Far and away the major problem with Spider-Man: Shattered Dimensions is the camera. Isn't that always the biggest complaint with these sorts of third-person action games? In the heat of combat it's easy to get turned around or blocked by a wall that suddenly pops out of nowhere obscuring your vision and leaving you vulnerable. When web-slinging about the city, it can be difficult to keep going the way you want as the camera seems to bounce you around a fair bit. While this is par for the course, that minor frustration is nothing compared to dealing with the camera while climbing on a wall. It really seems to have a mind of it's own, leading you in completely the wrong direction unless you get it perfectly lined up. It doesn't break the game by any stretch of the imagination, but it could certainly be better.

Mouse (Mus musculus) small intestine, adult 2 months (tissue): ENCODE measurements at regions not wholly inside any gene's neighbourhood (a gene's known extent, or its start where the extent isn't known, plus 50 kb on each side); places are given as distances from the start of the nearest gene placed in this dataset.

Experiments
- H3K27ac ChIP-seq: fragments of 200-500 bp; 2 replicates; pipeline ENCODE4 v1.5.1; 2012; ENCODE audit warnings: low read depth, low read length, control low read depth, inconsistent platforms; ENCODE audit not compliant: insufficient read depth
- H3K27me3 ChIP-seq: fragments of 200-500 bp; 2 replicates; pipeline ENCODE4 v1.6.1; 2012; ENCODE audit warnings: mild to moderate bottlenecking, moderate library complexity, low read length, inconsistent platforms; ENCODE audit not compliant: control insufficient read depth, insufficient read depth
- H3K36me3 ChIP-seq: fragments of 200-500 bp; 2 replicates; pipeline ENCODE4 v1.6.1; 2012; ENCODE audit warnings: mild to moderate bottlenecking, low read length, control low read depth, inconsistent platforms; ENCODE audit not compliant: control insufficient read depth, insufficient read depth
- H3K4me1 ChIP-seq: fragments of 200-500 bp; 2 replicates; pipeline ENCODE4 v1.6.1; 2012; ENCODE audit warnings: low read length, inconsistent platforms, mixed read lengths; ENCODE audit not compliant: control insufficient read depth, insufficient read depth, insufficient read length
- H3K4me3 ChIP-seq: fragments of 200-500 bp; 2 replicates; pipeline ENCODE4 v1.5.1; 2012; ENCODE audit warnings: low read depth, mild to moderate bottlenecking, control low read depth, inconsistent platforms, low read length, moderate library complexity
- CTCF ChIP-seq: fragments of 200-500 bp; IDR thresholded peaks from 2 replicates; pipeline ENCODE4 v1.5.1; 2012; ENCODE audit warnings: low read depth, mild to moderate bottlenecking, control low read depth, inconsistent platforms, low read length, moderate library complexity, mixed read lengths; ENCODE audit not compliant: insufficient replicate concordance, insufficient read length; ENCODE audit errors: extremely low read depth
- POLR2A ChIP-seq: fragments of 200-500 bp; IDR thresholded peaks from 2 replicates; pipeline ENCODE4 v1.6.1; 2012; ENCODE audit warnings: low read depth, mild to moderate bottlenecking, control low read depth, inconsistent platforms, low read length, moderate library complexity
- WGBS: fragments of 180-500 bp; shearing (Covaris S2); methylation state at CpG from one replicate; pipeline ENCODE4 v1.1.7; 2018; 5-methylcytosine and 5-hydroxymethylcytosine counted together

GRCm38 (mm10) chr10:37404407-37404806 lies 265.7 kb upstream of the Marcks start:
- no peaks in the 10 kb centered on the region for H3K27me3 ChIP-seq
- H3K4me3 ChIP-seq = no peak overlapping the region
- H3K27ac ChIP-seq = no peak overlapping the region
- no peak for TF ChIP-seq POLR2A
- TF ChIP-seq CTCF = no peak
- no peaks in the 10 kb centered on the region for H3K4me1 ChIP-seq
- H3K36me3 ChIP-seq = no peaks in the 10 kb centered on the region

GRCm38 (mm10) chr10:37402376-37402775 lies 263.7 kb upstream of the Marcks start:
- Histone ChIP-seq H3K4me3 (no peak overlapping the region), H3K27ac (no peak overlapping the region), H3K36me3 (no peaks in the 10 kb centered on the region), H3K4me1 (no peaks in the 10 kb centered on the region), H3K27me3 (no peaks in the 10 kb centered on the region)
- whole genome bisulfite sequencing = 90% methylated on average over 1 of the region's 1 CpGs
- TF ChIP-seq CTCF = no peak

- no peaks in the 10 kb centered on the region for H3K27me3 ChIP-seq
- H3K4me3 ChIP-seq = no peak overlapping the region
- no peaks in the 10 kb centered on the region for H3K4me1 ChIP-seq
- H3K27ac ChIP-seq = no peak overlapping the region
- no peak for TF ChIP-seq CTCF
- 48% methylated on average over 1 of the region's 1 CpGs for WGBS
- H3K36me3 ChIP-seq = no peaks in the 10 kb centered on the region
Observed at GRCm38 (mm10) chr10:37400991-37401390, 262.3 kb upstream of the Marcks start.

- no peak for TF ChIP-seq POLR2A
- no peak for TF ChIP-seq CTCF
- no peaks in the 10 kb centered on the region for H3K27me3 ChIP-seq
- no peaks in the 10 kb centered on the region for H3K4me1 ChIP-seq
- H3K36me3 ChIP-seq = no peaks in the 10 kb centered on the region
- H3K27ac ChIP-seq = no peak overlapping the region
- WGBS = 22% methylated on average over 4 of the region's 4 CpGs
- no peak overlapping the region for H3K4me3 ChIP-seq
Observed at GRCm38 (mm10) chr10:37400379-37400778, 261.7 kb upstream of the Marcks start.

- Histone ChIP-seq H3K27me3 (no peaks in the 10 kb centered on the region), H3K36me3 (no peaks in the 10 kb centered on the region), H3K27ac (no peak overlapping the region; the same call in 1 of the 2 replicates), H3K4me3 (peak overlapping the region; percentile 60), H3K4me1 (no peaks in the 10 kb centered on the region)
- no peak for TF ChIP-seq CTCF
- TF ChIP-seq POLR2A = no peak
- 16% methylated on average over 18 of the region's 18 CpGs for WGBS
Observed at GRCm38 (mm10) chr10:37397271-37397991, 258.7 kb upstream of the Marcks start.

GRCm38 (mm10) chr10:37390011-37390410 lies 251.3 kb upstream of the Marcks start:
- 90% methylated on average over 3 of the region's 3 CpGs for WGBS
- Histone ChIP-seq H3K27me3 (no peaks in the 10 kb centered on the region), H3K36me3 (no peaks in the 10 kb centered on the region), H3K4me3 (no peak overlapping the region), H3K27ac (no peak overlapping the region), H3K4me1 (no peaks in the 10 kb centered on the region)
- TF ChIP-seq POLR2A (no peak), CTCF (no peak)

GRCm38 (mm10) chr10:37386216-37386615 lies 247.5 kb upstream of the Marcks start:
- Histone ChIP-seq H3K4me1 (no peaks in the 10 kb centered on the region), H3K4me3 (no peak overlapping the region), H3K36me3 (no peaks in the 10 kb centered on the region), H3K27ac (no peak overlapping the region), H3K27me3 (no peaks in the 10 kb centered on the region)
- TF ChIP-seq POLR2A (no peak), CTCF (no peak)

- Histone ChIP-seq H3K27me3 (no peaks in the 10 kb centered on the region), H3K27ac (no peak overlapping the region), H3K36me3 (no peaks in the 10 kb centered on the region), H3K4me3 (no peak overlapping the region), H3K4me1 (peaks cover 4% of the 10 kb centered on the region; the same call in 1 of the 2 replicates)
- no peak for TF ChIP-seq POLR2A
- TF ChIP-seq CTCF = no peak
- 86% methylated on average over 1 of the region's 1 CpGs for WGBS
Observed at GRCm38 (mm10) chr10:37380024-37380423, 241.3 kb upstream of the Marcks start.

It seems like, as good as Shattered Dimensions is, there are a few minor issues that brought it down. My perceived flaws with the "Web of Destiny" and the camera woes aside, I felt like the game dragged on a bit. It's a fairly lengthy adventure and I started to feel I was doing the same things over and over... for a title where the whole point seems to be variance in the powers of the different Spider-Men, that seems like a failing. Don't get me wrong, playing as the different versions of the hero works, and often flows together well, but by the third act the novelty had worn off. The plot doesn't really develop a whole lot. The goal is always the same: chase down the boss battling through their cronies, fight him/her usually a couple of times on the way, then face the super-powered version as they absorb the tablet. Some of the formulaic boss fights work quite well, others not so much. Once I learned their patterns, it was simply a question of waiting, sitting there twiddling my thumbs until I had an opening. Then, it's grab that piece of the tablet... and repeat.